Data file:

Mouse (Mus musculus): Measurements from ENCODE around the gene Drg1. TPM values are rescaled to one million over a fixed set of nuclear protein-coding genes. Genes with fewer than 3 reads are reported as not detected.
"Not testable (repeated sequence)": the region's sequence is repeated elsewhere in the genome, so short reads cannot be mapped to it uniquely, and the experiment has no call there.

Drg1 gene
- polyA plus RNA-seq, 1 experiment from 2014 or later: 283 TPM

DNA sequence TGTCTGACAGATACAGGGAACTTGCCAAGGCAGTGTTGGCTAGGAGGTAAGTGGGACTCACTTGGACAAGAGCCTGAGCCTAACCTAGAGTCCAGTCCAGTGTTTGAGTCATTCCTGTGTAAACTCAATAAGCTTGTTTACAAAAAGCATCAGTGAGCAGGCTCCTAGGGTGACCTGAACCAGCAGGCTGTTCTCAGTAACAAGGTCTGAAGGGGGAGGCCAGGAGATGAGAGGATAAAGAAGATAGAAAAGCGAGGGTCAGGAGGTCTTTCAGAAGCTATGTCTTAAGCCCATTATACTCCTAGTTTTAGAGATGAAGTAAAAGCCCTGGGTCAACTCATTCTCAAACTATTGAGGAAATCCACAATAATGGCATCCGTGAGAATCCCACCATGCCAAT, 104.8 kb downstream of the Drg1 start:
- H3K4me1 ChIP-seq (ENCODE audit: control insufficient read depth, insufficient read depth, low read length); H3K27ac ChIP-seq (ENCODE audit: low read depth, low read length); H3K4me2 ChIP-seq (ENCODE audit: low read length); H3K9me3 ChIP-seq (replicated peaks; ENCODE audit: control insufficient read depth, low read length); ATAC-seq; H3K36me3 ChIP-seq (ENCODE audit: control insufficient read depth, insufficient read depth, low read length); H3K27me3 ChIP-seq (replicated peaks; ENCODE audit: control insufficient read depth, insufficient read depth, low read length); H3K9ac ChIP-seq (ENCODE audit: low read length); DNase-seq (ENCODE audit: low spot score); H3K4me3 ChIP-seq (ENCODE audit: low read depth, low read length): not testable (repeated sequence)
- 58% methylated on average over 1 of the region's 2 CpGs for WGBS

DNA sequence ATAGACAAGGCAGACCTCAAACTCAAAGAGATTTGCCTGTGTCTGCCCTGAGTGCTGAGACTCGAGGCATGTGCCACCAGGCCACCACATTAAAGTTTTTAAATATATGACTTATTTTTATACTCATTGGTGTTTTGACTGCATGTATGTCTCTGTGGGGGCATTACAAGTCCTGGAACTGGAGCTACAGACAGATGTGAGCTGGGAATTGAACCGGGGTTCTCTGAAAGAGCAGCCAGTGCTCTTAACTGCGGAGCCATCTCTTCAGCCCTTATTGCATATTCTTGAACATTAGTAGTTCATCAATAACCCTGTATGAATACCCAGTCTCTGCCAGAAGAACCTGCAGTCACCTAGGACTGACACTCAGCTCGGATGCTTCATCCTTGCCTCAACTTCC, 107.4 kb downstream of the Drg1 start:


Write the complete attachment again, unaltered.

Mouse (Mus musculus): Measurements from ENCODE around the gene Drg1. TPM values are rescaled to one million over a fixed set of nuclear protein-coding genes. Genes with fewer than 3 reads are reported as not detected.
"Not testable (repeated sequence)": the region's sequence is repeated elsewhere in the genome, so short reads cannot be mapped to it uniquely, and the experiment has no call there.

Drg1 gene
- polyA plus RNA-seq, 1 experiment from 2014 or later: 283 TPM

DNA sequence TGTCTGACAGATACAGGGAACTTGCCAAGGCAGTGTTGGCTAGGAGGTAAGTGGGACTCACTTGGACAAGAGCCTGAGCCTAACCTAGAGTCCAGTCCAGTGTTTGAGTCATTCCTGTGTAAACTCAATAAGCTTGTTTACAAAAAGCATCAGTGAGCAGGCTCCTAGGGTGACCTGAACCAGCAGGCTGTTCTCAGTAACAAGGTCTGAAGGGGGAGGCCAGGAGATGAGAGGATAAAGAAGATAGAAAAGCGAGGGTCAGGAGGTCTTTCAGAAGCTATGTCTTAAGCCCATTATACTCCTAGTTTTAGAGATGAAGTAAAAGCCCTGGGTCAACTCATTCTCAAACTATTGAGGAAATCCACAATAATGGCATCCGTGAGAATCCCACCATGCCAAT, 104.8 kb downstream of the Drg1 start:
- H3K4me1 ChIP-seq (ENCODE audit: control insufficient read depth, insufficient read depth, low read length); H3K27ac ChIP-seq (ENCODE audit: low read depth, low read length); H3K4me2 ChIP-seq (ENCODE audit: low read length); H3K9me3 ChIP-seq (replicated peaks; ENCODE audit: control insufficient read depth, low read length); ATAC-seq; H3K36me3 ChIP-seq (ENCODE audit: control insufficient read depth, insufficient read depth, low read length); H3K27me3 ChIP-seq (replicated peaks; ENCODE audit: control insufficient read depth, insufficient read depth, low read length); H3K9ac ChIP-seq (ENCODE audit: low read length); DNase-seq (ENCODE audit: low spot score); H3K4me3 ChIP-seq (ENCODE audit: low read depth, low read length): not testable (repeated sequence)
- 58% methylated on average over 1 of the region's 2 CpGs for WGBS

DNA sequence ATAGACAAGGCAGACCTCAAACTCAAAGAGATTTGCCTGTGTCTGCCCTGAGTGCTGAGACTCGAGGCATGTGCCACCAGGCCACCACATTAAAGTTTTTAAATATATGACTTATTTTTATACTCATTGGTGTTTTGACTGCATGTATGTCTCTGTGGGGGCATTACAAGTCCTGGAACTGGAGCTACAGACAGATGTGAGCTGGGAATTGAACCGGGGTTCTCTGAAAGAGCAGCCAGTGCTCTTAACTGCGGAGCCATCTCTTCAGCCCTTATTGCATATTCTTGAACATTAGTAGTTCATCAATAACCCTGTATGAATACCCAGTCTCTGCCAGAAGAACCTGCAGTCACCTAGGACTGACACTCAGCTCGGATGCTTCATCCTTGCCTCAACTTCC, 107.4 kb downstream of the Drg1 start: